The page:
I saw many hospitals where there was often no running water, the toilets did not flush, and the risk of infections – by the hospital’s own admission – was extremely high.
Healthcare for hard currency
In all fairness, in the past five years, the government has made great efforts to improve hospitals and health centres, but again, lack of resources is making the process painfully slow.
The system is free, but it is neither fast nor efficient for two important reasons. One is obviously the lack of financial resources, and the other – which is related to the first – is the “export” of doctors, nurses and dentists in exchange for hard currency.
Thousands of Cuban doctors go to Venezuela to provide primary healthcare there. Their tour of duty lasts a minimum of two years and they are paid approximately $50 a month, plus expenses. In exchange, Hugo Chavez, Venezuela’s president, sends Cuba petrol, part of which can be sold for hard currency.
When a friend of mine was unable to be operated on as scheduled, because there was no anesthesiologist available, “they are all in Venezuela” was a complaint I regularly heard.
Another way the country is attempting to obtain hard currency is to offer health services to foreigners – something that has been dubbed “health tourism”. But some question whether visitors really get what they pay for.
From my experience, there are specialties in which Cuba excels, such as the rehabilitation of patients who have had strokes or are suffering from neurological disorders, such as Parkinson’s disease. Patients who go to CIREN (the Centre for Neurological Regeneration) receive personalised care from well-trained therapists.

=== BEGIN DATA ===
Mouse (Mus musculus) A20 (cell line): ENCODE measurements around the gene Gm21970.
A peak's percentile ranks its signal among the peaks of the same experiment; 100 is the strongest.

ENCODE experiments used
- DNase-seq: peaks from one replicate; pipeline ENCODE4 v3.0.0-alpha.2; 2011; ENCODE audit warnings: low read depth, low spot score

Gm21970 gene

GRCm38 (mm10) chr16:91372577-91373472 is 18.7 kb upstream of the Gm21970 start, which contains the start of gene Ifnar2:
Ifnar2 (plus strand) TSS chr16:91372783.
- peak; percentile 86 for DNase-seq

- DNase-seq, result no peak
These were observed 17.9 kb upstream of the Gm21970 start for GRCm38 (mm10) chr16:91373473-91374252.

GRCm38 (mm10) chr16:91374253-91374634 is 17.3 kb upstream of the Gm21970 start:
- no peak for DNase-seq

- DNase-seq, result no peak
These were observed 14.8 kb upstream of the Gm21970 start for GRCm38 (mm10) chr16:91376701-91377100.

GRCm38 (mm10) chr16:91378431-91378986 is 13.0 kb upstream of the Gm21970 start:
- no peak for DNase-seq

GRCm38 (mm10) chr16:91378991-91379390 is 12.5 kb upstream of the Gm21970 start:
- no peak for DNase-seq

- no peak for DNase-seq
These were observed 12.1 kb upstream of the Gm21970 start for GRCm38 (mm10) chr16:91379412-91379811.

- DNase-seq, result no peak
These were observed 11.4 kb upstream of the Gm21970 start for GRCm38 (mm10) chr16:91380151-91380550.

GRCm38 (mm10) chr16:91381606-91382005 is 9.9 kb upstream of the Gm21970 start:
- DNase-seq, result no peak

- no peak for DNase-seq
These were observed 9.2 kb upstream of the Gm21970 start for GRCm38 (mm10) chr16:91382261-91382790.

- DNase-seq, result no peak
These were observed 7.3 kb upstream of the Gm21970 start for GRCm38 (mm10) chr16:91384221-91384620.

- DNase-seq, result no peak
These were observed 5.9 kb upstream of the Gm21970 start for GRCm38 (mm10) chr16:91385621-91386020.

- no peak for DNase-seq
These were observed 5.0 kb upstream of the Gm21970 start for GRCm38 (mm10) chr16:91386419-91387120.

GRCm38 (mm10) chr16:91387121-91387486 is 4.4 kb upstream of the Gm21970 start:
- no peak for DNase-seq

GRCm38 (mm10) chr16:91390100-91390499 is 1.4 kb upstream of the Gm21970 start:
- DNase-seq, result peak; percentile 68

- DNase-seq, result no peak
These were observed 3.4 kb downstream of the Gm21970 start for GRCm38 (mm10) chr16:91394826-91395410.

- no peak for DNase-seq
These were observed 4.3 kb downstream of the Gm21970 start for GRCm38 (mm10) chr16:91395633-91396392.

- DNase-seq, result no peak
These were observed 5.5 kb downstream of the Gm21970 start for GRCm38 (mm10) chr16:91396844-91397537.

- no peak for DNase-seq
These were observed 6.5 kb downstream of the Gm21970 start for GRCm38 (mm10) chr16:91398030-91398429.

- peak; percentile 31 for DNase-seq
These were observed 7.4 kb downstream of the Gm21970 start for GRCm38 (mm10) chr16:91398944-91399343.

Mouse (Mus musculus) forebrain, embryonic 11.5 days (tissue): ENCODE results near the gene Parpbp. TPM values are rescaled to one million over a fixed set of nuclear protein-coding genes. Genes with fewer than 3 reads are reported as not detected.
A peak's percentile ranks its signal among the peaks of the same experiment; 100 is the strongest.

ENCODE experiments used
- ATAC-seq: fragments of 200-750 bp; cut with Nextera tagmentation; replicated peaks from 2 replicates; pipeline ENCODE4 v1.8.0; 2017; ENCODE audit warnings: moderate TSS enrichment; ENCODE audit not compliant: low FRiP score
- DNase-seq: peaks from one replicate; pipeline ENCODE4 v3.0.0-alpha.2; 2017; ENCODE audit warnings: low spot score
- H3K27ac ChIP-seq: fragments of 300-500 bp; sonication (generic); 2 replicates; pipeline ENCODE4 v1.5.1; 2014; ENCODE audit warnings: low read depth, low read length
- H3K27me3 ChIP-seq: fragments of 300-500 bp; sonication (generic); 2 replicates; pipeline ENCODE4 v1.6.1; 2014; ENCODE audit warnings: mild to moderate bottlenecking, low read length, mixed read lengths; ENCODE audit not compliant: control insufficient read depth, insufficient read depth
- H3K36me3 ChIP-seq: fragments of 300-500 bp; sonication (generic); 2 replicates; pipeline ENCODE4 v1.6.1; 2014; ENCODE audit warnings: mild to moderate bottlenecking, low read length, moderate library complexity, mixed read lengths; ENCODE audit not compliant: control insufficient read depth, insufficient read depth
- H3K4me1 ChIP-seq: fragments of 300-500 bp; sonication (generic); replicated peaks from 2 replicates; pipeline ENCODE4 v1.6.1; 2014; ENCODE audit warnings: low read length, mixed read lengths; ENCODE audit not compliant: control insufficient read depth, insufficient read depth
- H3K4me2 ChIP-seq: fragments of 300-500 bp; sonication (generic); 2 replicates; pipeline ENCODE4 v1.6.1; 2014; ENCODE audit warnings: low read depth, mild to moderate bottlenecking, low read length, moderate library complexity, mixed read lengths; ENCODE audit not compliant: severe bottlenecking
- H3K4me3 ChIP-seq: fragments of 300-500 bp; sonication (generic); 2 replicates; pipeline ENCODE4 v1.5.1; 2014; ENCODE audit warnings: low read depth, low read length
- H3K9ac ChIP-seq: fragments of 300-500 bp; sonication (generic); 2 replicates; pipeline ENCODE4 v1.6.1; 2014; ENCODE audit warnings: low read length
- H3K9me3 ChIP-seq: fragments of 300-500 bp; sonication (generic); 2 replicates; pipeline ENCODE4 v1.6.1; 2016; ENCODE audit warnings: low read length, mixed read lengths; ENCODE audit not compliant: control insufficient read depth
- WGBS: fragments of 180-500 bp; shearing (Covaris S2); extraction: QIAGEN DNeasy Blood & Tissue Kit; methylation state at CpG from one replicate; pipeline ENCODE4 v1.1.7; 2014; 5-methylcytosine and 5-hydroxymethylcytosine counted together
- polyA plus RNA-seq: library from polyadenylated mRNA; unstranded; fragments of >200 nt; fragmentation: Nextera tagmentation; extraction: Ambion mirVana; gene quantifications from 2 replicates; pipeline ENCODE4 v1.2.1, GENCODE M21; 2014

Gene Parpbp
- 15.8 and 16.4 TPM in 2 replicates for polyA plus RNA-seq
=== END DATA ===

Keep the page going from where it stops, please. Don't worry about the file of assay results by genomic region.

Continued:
But the surgery offered to Parkinson’s sufferers is no longer state-of-the-art by any means.
Cuban specialists complain that they do not have the same opportunities to travel, to attend conferences and to read journals on the latest medical advances as their peers in other countries. They feel, probably correctly, that they are falling behind.
Over the years, I have heard many complain about the deteriorating quality of the services offered. One of the problems is that no small number of Cuban doctors have left the country looking for better opportunities abroad. They are considered deserters.
But for all its shortcomings, Cubans do have better access to healthcare than the majority of those living in many “developing nations”, where public health is shockingly inadequate.
And as with so many things in Cuba, the state health service offers some amazing paradoxes: you may have problems obtaining medicine, but getting a bust lift, or even a sex change, is no problem, and moreover, it is free of charge.
Follow Lucia Newman on Twitter: @lucianewman
Indian Hospital: Episode 1We go inside a hospital with a difference, where making a profit and providing free medical care goes hand-in-hand.
Indian Hospital: Episode 2We follow a young girl as she realises her dream of a new face and a young man suffering from motor neurone disease.
Indian Hospital: Episode 3Can India become the first country in the world to disassociate healthcare from affluence?
Indian Hospital: Episode 4Dr Shetty is on a mission to reduce the cost of medical care for India’s poor and to empower the country’s women.
Indian Hospital: Episode 5Dr Shetty’s long-term vision is to change not just India’s but the entire world’s approach to managing health.
Indian Hospital: Episode 6We follow a young girl who finally receives a new kidney and a trainee surgeon as he assists in a difficult operation.
A vision for global healthcareThe founder of the Naraynana Hrudayalaya describes a vision that could see India disassociate healthcare from affluence.
Lessons from the ‘Henry Ford of healthcare’Could the Dr Devi Shetty model deliver affordable healthcare for all?